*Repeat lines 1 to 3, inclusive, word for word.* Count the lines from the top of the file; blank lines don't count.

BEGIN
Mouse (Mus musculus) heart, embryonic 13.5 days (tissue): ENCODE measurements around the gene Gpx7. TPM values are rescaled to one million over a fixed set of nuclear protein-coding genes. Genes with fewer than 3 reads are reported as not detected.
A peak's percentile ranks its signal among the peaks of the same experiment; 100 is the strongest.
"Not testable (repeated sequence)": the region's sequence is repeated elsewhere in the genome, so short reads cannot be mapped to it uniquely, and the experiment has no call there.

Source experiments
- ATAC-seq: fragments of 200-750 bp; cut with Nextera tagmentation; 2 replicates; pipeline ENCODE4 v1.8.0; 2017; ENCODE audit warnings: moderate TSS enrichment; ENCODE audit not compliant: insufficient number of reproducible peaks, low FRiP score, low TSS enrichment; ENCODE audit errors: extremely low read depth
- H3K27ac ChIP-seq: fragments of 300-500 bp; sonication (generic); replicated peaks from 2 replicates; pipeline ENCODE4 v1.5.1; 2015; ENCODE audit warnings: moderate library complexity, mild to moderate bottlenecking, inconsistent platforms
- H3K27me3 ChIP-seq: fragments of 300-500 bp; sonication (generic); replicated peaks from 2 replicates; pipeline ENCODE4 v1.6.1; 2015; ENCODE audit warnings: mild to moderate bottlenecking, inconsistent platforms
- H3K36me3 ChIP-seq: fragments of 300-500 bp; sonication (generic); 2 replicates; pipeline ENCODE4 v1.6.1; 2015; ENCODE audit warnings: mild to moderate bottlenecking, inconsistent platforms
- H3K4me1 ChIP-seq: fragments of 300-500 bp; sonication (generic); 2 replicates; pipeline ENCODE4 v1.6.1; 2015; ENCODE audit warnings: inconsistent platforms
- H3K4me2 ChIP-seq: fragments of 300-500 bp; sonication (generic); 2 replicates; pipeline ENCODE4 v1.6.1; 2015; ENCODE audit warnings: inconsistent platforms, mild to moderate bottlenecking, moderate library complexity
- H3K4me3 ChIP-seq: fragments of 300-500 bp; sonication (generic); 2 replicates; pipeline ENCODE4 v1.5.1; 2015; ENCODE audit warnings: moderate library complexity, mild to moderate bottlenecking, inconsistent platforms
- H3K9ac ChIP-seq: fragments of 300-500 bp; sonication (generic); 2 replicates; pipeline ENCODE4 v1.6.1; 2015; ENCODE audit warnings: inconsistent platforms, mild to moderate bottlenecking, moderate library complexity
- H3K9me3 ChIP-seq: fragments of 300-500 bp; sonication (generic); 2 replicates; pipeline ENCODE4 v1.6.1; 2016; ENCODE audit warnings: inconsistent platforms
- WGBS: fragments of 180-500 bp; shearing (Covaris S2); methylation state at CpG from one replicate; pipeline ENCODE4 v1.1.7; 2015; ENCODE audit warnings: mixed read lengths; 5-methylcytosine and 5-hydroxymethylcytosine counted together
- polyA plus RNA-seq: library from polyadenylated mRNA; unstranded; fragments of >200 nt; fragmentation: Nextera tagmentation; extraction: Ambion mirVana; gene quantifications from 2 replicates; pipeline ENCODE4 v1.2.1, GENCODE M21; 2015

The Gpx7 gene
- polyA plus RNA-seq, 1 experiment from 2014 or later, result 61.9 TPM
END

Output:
Mouse (Mus musculus) heart, embryonic 13.5 days (tissue): ENCODE measurements around the gene Gpx7. TPM values are rescaled to one million over a fixed set of nuclear protein-coding genes. Genes with fewer than 3 reads are reported as not detected.
A peak's percentile ranks its signal among the peaks of the same experiment; 100 is the strongest.
"Not testable (repeated sequence)": the region's sequence is repeated elsewhere in the genome, so short reads cannot be mapped to it uniquely, and the experiment has no call there.